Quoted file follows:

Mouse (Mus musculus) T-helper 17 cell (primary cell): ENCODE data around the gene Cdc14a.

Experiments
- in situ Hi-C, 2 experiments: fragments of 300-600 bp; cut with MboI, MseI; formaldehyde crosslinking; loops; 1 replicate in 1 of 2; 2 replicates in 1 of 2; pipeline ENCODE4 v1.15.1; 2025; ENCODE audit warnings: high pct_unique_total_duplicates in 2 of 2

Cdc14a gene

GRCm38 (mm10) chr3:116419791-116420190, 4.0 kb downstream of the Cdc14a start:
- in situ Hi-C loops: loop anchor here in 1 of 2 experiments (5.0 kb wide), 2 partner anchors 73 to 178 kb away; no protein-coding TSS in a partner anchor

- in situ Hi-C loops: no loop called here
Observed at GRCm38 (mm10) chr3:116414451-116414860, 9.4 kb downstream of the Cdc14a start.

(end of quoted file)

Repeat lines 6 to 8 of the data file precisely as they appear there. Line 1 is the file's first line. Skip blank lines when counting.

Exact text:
- in situ Hi-C loops: loop anchor here in 1 of 2 experiments (5.0 kb wide), 2 partner anchors 73 to 178 kb away; no protein-coding TSS in a partner anchor

- in situ Hi-C loops: no loop called here
Observed at GRCm38 (mm10) chr3:116414451-116414860, 9.4 kb downstream of the Cdc14a start.